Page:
Veloise, there are probably about a dozen when you include the Anchor, Kale's, Radio Tavern and a number of other older bars. Young people do go to these (as I have in the past).

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I think there needs to be more easy late night transportation there and at least a cop or two in the area when the bars close to monitor the situation a little or at the least scare the people that are thinking of driving. There may be cops there already but I haven't seen them. I'm all for having a good time but some people are just not responsible enough to handle it.

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I think there needs to be more easy late night transportation there and at least a cop or two in the area when the bars close to monitor the situation a little or at the least scare the people that are thinking of driving. There may be cops there already but I haven't seen them. I'm all for having a good time but some people are just not responsible enough to handle it.

More transportation is key. You can almost never find a cab downtown unless you call ahead of time. At 2AM all the cab drivers in the city should be at the bars but that's not the case. The only times I've seen cabs is on holidays like New Year's and even then, have fun getting into one since there aren't enough cabs to go around.

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The main bars that people frequent on Bridge are Monte's, O'Toole's and Anchor. You also have Level a few blocks down on Broadway at the American Seating complex and then a smattering of hole-in-the-wall type places and restaurants that have a small bar area.

I think residents in the neighborhood are definitely concerned about the impact of the Big 3 (Monte's, O'Toole's, Anchor). The same people who own Monte's own O'Toole's and I believe that Monte's was looking to expand into the empty storefront that sits between the bars. However, the neighbors shot down any expansion to either that building or the second floor that Monte's wanted to do. They ended up renovating (nicely I might add) their current space and expanding the restrooms.

Part of the reason that people get so boozed up on Bridge has to do with the fact that none of the big 3 ever really have a cover charge. Plus, Anchor is well-known as an establishment that serves very stiff cheap drinks. So you get people like that girl who end up blowing a .29 because they start at about 7 at Anchor, then maybe get another couple drinks at O'Toole's and then have quite a few more at Monte's and finish the night there. You can polish off a lot of drinks in 7 hours.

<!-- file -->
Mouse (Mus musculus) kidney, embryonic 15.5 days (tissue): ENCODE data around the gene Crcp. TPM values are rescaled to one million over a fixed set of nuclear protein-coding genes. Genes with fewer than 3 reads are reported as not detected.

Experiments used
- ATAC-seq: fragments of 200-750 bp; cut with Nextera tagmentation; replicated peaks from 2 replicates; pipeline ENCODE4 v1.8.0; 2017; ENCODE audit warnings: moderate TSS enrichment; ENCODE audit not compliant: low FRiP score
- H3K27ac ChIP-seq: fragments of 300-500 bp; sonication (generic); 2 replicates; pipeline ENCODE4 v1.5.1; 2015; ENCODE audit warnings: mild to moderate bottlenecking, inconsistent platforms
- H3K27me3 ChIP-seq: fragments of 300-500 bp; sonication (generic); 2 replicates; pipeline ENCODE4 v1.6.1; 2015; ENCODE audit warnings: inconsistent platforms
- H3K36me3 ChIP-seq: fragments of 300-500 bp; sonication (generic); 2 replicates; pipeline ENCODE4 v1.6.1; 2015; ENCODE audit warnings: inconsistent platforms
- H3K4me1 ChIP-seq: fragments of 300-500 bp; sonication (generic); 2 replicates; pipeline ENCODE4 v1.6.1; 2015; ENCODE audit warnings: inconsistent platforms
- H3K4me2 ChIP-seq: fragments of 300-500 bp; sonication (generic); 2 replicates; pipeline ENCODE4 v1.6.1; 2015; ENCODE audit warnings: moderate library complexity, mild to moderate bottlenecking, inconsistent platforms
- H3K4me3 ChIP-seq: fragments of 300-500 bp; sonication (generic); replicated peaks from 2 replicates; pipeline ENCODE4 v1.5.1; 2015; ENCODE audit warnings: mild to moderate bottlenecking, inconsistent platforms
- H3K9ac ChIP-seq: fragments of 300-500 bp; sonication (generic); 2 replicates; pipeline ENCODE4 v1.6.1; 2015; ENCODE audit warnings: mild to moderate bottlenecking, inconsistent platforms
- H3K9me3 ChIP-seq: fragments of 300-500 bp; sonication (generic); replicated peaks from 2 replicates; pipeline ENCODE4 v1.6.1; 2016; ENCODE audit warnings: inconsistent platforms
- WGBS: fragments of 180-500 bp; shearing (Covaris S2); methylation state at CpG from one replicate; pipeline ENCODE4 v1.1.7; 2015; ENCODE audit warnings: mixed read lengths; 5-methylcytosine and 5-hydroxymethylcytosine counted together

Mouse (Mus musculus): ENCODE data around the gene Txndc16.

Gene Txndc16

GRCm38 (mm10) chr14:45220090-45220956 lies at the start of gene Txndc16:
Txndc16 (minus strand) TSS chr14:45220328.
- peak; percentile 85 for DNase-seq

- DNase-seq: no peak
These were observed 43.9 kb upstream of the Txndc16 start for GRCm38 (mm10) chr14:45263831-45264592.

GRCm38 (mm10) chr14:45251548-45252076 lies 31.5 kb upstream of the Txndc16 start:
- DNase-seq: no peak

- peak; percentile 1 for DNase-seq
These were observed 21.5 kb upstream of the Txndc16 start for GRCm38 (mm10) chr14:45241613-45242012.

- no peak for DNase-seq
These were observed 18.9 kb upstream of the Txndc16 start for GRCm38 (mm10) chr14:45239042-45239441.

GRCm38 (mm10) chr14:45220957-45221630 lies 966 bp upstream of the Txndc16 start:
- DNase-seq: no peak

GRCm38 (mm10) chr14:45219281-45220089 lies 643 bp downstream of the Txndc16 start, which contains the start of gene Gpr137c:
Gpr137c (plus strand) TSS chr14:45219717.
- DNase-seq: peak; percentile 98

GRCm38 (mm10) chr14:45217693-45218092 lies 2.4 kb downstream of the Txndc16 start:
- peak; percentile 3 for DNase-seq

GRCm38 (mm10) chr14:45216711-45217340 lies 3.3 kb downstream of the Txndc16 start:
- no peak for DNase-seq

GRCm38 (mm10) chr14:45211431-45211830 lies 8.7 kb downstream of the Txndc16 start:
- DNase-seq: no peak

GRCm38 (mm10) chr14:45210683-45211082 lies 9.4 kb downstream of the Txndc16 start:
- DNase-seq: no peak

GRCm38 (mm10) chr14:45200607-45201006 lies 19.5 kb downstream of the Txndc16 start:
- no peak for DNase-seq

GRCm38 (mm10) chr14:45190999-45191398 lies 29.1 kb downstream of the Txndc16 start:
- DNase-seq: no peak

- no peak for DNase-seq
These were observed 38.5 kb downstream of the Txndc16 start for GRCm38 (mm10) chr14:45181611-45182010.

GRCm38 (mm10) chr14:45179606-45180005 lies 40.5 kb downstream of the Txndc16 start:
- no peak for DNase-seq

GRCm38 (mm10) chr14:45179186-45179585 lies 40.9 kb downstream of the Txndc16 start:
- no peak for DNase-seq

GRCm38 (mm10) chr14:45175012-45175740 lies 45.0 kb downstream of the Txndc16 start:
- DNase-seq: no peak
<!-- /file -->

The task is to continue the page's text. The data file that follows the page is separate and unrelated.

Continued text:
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More transportation is key. You can almost never find a cab downtown unless you call ahead of time. At 2AM all the cab drivers in the city should be at the bars but that's not the case. The only times I've seen cabs is on holidays like New Year's and even then, have fun getting into one since there aren't enough cabs to go around.

This is completely false. I have been going to bars pretty regularly for a while now. I have never had a serious problem getting a cab and I've been in quite a few. Sometimes you have to wait ten minutes, but I bet in the last 3.5 years I've never waited longer than that unless it was a 'bar' holiday. I've gone through my bridge street phases and my ionia phases, even Michigan phases, so I know it doesn't matter the location.

I'm sorry, but your post is absurd.

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30+ years ago there were multiple bars on Bridge St. with people too drunk to drive, driving. This is not a recent phenomenon. The names have changed, but the liquor has always flowed on Bridge street.

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The block proposed for development at 1st and Broadway is a couple of blocks north of the bar scene on Bridge Street.

I have heard before that the concentration of bars is a serious problem to the redevelopment of that area. It sounds like it is also a serious` problem to our community.

Comments?

IMHO, the concentration of bars and the money people are throwing away to get toasted on a nightly basis, is more than just a re-development problem...it's definitely a community problem. Since we're speaking of this area in particular and what to do - move the bars or make it less densely bar-populated- whatever you do people just find other places to go blotto. People get toasted so they don't have to feel and there's a lot of sh*t people are trying not to feel these days.